"I consider the entire report shallow and empty because when I was at previous meetings, I had offered on more than one occasion to sit down with the study group and provide—even if we couldn't participate in some of the options—Briarcliff's perspective and information on these various alternatives," Zegarelli stated.

According to the report, in a coterminous town-village, the Town and the Village could either function together as a single government or as two separate local governments, per the New York Department of State Office of General Counsel. In Ossining's case, the unincorporated area of the Town could be annexed by the Village or the Village could be dissolved and Briarcliff Manor would be separated from Ossining. Right now, there are five coterminous town-villages in New York: Mount Kisco, Harrison, Scarsdale, Green Island and East Rochester.

If Ossining were to become a city, change would be necessary in Briarcliff Manor, the report said. That's because the Town of Ossining, which Briarcliff Manor is a part of, would no longer exist. Briarcliff Manor could possibly be annexed by the Town of Mount Pleasant (of which it is also a part) or it could become its own independent government, such as a town-village. In such a scenario, it would be a town-village because New York State law doesn't allow village governments to exist independently of a town government.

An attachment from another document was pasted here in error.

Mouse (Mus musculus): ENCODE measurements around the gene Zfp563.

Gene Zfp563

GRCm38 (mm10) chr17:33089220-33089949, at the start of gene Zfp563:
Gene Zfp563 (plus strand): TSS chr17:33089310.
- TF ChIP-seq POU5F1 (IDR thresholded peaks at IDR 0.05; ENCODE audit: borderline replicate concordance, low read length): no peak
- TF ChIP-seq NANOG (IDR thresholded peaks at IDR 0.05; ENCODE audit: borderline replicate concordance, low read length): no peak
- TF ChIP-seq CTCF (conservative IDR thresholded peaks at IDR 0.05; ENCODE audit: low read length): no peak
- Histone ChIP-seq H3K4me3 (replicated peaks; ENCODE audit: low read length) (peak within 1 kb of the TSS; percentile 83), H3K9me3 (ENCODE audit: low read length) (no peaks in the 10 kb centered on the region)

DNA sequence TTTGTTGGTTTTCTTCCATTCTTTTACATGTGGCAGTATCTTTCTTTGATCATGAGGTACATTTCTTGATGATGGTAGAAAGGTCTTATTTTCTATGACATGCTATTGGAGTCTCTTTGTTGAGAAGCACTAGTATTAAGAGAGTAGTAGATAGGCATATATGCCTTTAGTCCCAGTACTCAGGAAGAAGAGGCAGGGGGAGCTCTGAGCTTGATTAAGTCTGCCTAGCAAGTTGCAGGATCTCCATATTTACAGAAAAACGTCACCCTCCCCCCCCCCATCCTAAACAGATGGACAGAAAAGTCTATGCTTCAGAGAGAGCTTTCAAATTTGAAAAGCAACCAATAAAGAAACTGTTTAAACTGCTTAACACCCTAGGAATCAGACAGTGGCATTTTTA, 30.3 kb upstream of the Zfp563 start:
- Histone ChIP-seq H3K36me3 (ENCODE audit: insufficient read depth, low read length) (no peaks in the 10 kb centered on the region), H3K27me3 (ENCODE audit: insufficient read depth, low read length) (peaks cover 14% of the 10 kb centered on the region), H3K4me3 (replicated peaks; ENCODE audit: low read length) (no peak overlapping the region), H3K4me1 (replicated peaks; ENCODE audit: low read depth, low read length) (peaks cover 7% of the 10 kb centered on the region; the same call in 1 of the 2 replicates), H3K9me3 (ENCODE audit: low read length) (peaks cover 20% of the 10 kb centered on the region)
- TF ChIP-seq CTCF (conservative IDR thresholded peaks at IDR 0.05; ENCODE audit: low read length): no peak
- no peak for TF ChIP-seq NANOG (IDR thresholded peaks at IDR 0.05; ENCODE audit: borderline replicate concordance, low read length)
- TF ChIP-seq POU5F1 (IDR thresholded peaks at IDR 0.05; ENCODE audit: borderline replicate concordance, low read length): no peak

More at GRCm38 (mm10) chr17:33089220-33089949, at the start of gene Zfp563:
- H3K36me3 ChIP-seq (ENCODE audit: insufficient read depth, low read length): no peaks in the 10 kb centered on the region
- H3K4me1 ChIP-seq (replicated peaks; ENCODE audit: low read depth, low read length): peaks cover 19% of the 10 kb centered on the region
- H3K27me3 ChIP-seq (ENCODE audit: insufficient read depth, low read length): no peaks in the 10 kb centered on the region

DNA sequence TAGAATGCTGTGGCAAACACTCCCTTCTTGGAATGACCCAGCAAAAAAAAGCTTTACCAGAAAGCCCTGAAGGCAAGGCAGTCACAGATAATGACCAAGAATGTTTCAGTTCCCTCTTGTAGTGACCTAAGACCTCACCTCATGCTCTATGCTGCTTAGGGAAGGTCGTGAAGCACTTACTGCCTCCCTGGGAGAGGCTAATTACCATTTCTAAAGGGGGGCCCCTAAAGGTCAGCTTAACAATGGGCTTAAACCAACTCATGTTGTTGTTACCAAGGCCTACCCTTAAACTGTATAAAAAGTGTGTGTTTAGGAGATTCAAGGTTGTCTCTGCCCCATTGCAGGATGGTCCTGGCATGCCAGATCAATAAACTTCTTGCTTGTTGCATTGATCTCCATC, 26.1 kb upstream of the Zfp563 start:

If the Village of Ossining was dissolved, the Town would govern what is now the village and it would be made up of a larger unincorporated area and the current portion of Briarcliff Manor. The option to dissolve the Village of Ossining is the only option that wouldn't force the restructuring of Briarcliff Manor. In addition, if the Village was dissolved, all Village assets could be transferred to the Town of Ossining.